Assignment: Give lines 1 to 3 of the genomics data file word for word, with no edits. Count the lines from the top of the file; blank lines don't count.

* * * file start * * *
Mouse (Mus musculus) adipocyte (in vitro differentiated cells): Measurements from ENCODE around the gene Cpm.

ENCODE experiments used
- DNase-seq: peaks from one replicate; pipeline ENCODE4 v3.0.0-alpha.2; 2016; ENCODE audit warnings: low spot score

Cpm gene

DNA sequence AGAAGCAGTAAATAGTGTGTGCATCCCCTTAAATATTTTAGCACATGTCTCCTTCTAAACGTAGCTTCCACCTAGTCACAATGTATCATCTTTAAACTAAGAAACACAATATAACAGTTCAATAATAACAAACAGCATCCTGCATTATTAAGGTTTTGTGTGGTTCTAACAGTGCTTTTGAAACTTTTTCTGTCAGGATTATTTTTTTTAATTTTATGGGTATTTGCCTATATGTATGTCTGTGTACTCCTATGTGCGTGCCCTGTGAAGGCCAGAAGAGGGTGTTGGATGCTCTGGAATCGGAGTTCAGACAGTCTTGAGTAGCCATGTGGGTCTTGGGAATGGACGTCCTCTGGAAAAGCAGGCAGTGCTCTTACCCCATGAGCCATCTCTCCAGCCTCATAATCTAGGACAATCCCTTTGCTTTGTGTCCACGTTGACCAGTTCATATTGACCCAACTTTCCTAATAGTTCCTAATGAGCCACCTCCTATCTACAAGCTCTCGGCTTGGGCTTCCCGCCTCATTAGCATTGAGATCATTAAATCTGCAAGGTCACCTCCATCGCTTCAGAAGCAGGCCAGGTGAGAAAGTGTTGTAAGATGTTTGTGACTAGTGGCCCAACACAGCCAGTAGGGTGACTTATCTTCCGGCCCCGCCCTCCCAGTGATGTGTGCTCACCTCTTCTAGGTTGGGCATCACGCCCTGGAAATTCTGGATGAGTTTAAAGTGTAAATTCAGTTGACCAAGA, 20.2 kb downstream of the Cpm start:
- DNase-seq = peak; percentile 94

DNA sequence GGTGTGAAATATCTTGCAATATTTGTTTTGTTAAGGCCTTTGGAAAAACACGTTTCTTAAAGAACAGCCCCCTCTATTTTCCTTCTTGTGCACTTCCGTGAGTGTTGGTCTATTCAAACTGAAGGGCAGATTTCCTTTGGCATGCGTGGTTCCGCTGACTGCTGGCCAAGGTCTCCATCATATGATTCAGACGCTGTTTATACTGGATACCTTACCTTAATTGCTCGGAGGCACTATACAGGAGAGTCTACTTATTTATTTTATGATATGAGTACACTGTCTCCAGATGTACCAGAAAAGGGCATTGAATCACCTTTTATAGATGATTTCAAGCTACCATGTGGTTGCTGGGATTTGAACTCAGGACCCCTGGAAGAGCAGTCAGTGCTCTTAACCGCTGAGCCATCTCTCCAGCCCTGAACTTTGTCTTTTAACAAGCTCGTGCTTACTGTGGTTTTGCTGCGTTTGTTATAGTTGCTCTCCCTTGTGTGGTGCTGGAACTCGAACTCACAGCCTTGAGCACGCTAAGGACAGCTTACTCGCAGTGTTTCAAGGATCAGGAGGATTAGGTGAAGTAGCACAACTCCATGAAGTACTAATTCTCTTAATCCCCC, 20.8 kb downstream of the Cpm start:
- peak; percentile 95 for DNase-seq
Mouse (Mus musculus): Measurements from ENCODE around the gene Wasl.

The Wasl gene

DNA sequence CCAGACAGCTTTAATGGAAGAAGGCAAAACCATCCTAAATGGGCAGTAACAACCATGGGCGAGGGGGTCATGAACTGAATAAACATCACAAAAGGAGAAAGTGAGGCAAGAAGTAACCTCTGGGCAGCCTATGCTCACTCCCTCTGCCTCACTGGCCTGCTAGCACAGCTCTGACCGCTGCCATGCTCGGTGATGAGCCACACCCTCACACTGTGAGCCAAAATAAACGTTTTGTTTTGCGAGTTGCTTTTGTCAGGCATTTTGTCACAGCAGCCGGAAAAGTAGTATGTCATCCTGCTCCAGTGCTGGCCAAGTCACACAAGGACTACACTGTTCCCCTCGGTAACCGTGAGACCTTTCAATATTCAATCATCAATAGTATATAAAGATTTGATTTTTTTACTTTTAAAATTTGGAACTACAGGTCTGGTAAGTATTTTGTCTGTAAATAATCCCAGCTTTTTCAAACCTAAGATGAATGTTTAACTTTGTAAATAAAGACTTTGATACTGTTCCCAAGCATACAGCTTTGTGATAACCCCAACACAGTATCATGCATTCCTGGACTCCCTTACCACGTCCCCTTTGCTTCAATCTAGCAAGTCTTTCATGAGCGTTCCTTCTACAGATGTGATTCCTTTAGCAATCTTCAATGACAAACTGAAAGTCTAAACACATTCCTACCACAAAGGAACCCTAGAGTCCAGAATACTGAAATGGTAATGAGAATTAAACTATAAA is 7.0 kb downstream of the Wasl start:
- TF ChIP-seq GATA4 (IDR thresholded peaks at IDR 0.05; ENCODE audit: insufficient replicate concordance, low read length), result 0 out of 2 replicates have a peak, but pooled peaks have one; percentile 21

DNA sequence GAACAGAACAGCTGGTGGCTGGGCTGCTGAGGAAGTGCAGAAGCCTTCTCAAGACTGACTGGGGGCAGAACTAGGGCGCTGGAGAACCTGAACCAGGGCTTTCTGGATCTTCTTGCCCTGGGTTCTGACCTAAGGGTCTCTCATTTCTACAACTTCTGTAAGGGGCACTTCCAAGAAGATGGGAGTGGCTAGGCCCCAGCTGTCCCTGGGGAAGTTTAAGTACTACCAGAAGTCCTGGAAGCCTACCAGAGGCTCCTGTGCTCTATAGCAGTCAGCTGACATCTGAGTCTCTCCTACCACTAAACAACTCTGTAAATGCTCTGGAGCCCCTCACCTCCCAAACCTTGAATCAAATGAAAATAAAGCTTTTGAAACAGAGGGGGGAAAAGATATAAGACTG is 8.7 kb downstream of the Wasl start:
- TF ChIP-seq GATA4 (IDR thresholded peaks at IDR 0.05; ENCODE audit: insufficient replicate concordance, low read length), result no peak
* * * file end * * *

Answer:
Mouse (Mus musculus) adipocyte (in vitro differentiated cells): Measurements from ENCODE around the gene Cpm.

ENCODE experiments used
- DNase-seq: peaks from one replicate; pipeline ENCODE4 v3.0.0-alpha.2; 2016; ENCODE audit warnings: low spot score